During the shield tunnel excavation, the surrounding soil undergoes unloading, altering its stress state and causing settlement displacement in the nearby bridge. Particularly, when the tunnel excavation reaches beneath the bridge foundation, the unloading of the soil under the foundation results in soil compression and settlement, leading to bridge displacement. The settlement displacement cloud diagram shows that during the excavation of a single-line tunnel, the settlement displacement of the nearby bridge increases as the excavation progresses. In Stages 1 and 4, the settlement displacement of bridges closer to the tunnel (e.g., Pier 14# and its deck) is more pronounced compared to those farther away (e.g., Piers 15# and 16#), with a maximum settlement of 1.75 mm. During the excavation of the twin-line tunnel, the settlement displacement of the nearby bridge further increases with the excavation of the right-line tunnel, extending the range of displacement to the entire Pier 16 area. When both tunnels are fully excavated, the peak settlement displacement occurs in the Pier 15# area between the two tunnels, with a maximum settlement of 2.83 mm.
If the deformation caused by tunnel construction is excessive, it can affect the normal operation of the bridge. According to Article 5.3.3 of the “Basic Design Standards for Railway Bridges and Culverts” (TB10002.1-2005), the following limitations are set for displacement and stiffness of pier foundations: the post-construction settlement of open-deck bridges should not exceed 40 mm, and the difference in uniform settlement between adjacent piers should not exceed 20 mm. The calculation results of this study indicate that the impact of shield tunnel excavation on the bridge meets the regulatory requirements and complies with the operational standards.
5. Discussion
5.1. Empirical Formula of Surface Deformation
The transverse surface settlement trough caused by shield tunneling typically appears “bowl-shaped”. As the shield advances, the surface settlement trough gradually expands. The general surface settlement curve induced by tunnel excavation is shown in Figure 11. The impact of shield excavation varies in different soil layers. In cohesive soil layers, the settlement of the soil surrounding the shield is gradual, with a uniform settlement expansion rate. However, the local collapse of the sand causes abrupt changes in the settlement expansion in sandy soil layers.
It is generally believed that the surface settlement trough deformation due to shield tunneling conforms to Peck’s empirical formula [7]. The estimation formula for transverse settlement is given in Equation (1):
$${S}_{x}={S}_{\mathrm{max}}\mathrm{exp}\left(-{\displaystyle \frac{{x}^{2}}{2{i}^{2}}}\right)$$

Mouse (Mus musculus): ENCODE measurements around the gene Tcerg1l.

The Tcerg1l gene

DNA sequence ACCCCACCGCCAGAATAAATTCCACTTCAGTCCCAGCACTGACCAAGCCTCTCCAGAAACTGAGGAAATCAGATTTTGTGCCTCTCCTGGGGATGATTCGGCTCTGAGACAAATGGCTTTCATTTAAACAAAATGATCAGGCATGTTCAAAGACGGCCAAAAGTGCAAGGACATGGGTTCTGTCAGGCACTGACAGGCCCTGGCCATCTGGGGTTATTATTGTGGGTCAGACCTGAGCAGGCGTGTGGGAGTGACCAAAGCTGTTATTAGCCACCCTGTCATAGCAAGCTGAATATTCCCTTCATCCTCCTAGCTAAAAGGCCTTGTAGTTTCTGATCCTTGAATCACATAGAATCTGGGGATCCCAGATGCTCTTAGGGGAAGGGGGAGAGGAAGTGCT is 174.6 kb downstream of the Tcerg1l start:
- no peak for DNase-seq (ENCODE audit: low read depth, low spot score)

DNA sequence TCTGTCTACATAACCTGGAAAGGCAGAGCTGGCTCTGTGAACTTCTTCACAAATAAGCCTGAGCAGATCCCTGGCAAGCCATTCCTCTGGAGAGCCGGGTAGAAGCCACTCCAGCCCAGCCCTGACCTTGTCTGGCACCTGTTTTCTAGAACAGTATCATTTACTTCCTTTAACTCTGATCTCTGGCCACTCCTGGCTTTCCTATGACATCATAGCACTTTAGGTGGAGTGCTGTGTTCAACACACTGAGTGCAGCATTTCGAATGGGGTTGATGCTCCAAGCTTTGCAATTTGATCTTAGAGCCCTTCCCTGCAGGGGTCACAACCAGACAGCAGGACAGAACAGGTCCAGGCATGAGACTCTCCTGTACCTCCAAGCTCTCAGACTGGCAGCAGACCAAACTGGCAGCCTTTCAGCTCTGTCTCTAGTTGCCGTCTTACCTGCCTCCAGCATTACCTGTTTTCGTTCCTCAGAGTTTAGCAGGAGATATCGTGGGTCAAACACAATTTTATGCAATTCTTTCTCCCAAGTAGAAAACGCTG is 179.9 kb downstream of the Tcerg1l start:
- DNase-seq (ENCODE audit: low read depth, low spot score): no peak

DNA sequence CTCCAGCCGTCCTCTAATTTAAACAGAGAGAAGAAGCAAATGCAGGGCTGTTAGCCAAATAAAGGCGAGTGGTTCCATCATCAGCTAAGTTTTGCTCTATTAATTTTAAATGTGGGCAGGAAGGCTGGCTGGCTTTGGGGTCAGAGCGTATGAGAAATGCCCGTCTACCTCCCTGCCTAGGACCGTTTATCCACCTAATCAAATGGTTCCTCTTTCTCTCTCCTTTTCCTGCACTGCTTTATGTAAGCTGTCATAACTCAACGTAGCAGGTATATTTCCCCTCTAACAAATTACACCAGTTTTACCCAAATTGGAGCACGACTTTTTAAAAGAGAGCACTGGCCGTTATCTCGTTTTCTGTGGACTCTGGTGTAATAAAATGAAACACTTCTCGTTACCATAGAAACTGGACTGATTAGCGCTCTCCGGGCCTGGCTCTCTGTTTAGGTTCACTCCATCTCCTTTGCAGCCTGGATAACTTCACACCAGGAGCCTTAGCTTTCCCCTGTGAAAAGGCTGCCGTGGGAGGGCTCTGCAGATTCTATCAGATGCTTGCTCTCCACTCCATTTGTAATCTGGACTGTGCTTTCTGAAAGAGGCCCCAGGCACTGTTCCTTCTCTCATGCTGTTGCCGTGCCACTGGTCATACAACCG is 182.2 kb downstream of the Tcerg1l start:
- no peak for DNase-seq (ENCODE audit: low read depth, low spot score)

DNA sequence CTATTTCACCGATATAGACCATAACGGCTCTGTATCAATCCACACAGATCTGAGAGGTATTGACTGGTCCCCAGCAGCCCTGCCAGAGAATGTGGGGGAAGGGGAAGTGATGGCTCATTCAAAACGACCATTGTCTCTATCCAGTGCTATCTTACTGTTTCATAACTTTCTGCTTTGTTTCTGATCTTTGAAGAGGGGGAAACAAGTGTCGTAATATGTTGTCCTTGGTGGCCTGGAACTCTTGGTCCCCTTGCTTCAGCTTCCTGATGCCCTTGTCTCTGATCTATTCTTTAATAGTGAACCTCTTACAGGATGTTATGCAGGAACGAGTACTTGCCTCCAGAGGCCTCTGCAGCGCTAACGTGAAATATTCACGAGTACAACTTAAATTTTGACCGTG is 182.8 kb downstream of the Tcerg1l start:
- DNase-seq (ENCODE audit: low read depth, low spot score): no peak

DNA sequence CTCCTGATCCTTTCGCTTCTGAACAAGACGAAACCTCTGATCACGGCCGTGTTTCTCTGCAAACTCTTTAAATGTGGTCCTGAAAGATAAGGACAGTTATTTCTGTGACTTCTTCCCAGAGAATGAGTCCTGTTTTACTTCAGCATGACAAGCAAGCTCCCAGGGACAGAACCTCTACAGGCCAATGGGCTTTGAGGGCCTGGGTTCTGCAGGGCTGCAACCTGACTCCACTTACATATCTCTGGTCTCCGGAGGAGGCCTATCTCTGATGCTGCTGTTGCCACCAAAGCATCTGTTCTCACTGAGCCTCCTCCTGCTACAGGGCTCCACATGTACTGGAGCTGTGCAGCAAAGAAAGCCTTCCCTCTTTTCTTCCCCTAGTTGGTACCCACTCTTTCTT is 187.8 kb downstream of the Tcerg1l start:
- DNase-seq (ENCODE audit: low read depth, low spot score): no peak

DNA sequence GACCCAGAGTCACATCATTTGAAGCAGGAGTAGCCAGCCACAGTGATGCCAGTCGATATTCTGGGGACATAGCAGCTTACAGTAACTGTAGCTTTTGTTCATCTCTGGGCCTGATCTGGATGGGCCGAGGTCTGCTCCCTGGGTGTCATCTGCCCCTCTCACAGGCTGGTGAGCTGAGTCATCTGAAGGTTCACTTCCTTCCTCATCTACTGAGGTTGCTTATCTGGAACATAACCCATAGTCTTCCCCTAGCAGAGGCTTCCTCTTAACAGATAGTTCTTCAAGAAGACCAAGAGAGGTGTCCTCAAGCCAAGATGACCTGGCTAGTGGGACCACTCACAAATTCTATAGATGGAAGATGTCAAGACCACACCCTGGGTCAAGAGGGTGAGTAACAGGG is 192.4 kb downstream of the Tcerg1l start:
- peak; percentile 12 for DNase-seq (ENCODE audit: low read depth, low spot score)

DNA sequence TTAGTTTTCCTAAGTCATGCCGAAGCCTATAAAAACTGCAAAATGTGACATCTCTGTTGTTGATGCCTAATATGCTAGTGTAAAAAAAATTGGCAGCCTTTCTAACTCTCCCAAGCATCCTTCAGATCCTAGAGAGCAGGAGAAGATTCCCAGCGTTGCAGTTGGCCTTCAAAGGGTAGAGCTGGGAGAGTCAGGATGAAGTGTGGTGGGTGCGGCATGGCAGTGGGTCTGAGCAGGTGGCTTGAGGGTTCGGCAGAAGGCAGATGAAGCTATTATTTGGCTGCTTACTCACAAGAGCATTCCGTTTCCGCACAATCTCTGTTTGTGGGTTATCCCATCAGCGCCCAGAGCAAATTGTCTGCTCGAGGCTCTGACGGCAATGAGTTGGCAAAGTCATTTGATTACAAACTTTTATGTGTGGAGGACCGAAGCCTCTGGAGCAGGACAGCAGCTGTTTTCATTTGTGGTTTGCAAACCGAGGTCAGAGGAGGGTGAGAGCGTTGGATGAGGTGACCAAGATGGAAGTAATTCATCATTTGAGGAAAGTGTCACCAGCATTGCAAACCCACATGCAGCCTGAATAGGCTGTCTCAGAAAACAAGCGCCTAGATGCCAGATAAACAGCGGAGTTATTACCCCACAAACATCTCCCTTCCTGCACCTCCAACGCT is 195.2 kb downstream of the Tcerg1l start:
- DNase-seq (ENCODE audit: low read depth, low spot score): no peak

$${S}_{\mathrm{max}}={\displaystyle \frac{\pi {R}^{2}\eta}{i\sqrt{2\pi}}}$$
$$i={\displaystyle \frac{z}{\sqrt{2\pi}\mathrm{tan}\left(45\xb0-\phi /2\right)}}$$
where S_{x} is the surface settlement value at distance x from the tunnel center; S_{max} is the maximum surface settlement at the tunnel centerline; V_{l} is the volume loss per unit length due to construction; i is the width coefficient of the surface settlement trough in meters, Z = H + R, where H is the depth of cover and R is the structural radius.
Ma [27] considered that the impact on ground settlement might differ between the leading and trailing tunnels during excavation. To more accurately reflect the actual situation, different settlement parameters (i and η) were assigned to the leading and trailing tunnels, respectively. This method allows for the calculation of ground settlement values induced by the excavation of each tunnel. By applying the superposition principle, the total ground settlement value for the twin-tunnel excavation can be obtained by summing these two settlement values. The calculation formula is as follows:
$${S}_{x}={S}_{\mathrm{max}f}\mathrm{exp}\left[-{\displaystyle \frac{{\left(x-0.5L\right)}^{2}}{2{{i}_{f}}^{2}}}\right]+{S}_{\mathrm{max}h}\mathrm{exp}\left[-{\displaystyle \frac{{\left(x+0.5L\right)}^{2}}{2{{i}_{h}}^{2}}}\right]$$
where ${S}_{\mathrm{max}f}={\displaystyle \frac{\pi {R}^{2}{\eta}_{f}}{{i}_{f}\sqrt{2\pi}}};{S}_{\mathrm{max}h}={\displaystyle \frac{\pi {R}^{2}{\eta}_{h}}{{i}_{h}\sqrt{2\pi}}}$; i_{f} and i_{h} represent the width coefficients of the surface settlement trough for the leading and trailing tunnels, respectively; η_{f} and η_{h} represent the ground loss rates for the leading and trailing tunnels, respectively; and L represents the distance between the axes of the two tunnels.
5.2. Comparison and Analysis
To verify the accuracy and effectiveness of the numerical simulation study, a comparative analysis was conducted using both the single-line and twin-line Peck empirical formulas. The entire process, from the commencement of the left-line shield construction to the complete completion of the right-line construction, was divided into eight stages. In these eight stages, the first four stages essentially correspond to the shield construction of the left tunnel alone. During this period, the single-line Peck’s empirical formula was used to calculate settlement. When the right tunnel was fully completed at stage 8, the twin-line empirical formula was employed for settlement calculation. The calculation results are shown in Figure 12.
Figure 12a shows that the ground surface settlement curves predicted by empirical formulas and obtained by finite element simulations for single-line tunnel excavation both exhibit a single-peak characteristic. The trends are highly consistent, with the maximum settlement occurring at the tunnel centerline. The maximum surface settlement obtained by numerical simulation when the left tunnel line is completely excavated is 2.75 mm, while the empirical formula predicts a maximum settlement of 2.93 mm, a difference of only 0.18 mm, indicating good reliability of the numerical simulation.